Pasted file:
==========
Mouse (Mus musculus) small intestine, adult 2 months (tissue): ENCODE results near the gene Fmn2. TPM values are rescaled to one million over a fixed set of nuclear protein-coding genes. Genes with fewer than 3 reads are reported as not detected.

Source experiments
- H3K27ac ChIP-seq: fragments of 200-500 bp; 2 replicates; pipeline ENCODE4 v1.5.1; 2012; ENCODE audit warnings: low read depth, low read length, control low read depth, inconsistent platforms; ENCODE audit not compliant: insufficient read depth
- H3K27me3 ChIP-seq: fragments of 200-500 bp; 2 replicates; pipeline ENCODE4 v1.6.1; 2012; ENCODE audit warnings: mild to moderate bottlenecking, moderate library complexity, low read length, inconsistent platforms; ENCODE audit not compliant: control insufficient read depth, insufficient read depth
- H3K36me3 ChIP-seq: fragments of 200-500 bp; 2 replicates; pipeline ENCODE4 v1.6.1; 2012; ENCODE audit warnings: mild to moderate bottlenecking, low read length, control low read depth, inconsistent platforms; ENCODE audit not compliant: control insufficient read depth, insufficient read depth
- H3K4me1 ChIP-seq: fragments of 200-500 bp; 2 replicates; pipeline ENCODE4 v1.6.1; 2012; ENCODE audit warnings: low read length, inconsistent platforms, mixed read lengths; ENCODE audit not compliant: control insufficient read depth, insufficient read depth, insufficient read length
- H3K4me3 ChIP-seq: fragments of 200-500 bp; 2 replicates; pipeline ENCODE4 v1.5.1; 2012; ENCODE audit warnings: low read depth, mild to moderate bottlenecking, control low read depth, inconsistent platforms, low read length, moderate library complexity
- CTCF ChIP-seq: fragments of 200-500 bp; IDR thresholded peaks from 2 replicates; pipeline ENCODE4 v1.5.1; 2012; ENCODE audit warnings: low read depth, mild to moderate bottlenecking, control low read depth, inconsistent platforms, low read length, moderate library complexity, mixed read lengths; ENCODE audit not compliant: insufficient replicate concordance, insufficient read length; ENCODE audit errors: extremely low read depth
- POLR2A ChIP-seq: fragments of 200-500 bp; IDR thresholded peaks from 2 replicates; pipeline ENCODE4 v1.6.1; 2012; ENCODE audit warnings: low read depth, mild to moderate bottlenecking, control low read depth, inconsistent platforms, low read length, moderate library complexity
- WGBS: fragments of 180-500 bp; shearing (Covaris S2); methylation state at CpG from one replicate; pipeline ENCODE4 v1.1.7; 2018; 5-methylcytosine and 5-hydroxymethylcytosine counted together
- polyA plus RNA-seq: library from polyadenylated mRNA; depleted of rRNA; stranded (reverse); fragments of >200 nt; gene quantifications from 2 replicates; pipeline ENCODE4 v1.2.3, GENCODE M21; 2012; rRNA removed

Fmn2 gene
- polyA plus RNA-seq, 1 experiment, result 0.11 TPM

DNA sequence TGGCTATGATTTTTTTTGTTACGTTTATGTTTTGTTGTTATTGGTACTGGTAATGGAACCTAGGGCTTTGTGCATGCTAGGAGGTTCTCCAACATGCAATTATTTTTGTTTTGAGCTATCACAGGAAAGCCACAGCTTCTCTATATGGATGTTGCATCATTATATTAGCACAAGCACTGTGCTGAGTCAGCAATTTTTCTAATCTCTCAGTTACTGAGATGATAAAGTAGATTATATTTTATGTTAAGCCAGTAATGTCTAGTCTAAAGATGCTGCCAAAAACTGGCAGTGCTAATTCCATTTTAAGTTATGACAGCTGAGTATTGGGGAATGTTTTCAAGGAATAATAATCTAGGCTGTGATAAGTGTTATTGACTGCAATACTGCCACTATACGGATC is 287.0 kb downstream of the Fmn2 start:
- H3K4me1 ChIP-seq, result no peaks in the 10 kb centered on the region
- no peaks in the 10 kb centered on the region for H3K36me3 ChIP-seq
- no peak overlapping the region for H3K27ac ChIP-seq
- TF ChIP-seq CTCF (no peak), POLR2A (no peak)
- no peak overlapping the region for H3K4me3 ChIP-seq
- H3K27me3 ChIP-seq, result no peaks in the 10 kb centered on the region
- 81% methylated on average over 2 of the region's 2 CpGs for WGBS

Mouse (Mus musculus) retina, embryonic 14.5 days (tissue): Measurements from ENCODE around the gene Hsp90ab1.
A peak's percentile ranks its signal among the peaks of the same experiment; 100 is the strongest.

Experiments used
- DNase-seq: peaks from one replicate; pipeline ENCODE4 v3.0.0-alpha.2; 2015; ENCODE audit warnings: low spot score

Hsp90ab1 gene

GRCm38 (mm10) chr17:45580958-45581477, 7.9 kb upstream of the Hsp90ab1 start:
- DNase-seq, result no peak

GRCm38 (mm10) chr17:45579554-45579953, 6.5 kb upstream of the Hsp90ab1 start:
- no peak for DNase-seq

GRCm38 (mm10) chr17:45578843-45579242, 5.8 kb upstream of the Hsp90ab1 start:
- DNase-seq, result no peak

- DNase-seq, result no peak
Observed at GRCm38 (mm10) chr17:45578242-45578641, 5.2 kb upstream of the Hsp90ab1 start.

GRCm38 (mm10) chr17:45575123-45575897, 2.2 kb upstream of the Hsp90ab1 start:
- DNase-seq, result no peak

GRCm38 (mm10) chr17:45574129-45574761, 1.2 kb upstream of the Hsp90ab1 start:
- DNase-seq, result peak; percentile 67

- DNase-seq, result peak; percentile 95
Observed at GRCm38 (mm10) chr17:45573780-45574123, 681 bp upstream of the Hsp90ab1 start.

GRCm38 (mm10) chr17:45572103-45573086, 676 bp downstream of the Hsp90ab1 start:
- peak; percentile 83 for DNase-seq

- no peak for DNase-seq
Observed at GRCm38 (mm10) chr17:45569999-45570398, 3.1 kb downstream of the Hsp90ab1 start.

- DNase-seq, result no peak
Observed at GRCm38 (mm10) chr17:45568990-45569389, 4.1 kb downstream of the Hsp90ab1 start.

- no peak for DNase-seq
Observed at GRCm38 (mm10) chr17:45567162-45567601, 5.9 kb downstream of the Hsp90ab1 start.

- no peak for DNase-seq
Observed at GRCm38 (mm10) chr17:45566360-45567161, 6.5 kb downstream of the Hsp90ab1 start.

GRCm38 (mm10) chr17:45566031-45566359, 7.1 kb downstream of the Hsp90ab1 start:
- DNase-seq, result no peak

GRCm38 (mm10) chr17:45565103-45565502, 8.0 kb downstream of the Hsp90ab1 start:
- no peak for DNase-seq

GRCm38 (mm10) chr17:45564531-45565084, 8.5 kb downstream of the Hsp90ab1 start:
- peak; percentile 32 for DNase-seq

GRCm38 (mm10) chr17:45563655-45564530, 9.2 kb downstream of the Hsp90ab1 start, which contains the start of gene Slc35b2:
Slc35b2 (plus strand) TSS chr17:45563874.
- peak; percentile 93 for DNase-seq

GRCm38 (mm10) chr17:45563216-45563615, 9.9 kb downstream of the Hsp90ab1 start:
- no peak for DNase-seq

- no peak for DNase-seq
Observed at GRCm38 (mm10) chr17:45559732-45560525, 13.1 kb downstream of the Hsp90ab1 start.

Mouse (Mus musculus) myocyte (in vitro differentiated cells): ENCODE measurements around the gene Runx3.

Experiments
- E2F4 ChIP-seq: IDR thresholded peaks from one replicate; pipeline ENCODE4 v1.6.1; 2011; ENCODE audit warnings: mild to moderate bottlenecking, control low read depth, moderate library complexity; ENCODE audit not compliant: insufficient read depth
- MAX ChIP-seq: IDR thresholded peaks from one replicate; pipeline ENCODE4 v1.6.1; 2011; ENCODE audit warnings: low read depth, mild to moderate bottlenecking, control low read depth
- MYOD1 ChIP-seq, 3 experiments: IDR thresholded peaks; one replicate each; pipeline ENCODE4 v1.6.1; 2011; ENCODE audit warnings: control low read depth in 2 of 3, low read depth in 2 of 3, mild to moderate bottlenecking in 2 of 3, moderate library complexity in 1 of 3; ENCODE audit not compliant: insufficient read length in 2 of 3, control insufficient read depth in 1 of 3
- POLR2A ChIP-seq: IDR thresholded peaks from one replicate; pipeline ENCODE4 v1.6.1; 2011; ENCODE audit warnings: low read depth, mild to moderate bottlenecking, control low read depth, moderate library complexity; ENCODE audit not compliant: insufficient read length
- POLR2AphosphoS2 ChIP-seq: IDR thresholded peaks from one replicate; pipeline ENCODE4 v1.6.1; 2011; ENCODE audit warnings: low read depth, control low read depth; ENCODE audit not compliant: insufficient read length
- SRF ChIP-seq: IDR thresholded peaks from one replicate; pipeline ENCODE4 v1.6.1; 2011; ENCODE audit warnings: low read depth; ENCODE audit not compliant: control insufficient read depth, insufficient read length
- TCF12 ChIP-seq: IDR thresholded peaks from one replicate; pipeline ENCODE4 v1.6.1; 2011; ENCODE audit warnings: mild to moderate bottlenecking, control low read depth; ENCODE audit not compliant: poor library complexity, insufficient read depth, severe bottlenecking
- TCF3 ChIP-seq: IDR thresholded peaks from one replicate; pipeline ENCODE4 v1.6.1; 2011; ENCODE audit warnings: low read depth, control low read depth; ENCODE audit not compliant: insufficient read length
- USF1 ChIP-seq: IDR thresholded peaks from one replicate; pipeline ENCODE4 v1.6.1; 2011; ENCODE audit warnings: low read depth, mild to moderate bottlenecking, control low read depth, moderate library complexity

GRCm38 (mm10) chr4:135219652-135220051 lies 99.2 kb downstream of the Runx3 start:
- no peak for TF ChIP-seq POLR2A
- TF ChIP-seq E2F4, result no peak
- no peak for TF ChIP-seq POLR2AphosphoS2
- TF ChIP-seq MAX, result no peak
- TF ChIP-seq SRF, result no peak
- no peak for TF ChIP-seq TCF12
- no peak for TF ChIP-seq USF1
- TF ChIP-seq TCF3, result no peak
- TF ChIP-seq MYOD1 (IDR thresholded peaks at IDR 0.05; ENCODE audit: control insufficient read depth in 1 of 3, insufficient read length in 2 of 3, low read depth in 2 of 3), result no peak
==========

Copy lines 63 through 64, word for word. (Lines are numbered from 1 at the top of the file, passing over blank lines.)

Observed at GRCm38 (mm10) chr17:45559732-45560525, 13.1 kb downstream of the Hsp90ab1 start.

Mouse (Mus musculus) myocyte (in vitro differentiated cells): ENCODE measurements around the gene Runx3.